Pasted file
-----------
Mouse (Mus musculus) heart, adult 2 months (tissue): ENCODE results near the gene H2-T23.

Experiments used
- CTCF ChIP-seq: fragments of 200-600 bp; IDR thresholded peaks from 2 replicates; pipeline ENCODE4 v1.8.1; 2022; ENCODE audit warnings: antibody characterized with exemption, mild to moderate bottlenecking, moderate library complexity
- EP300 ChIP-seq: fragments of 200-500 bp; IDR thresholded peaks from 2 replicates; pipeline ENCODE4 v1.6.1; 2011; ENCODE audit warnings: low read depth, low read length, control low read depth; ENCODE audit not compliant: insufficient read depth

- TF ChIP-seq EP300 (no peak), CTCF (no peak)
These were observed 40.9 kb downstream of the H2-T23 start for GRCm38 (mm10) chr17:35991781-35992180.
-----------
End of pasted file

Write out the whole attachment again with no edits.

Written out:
Mouse (Mus musculus) heart, adult 2 months (tissue): ENCODE results near the gene H2-T23.

Experiments used
- CTCF ChIP-seq: fragments of 200-600 bp; IDR thresholded peaks from 2 replicates; pipeline ENCODE4 v1.8.1; 2022; ENCODE audit warnings: antibody characterized with exemption, mild to moderate bottlenecking, moderate library complexity
- EP300 ChIP-seq: fragments of 200-500 bp; IDR thresholded peaks from 2 replicates; pipeline ENCODE4 v1.6.1; 2011; ENCODE audit warnings: low read depth, low read length, control low read depth; ENCODE audit not compliant: insufficient read depth

- TF ChIP-seq EP300 (no peak), CTCF (no peak)
These were observed 40.9 kb downstream of the H2-T23 start for GRCm38 (mm10) chr17:35991781-35992180.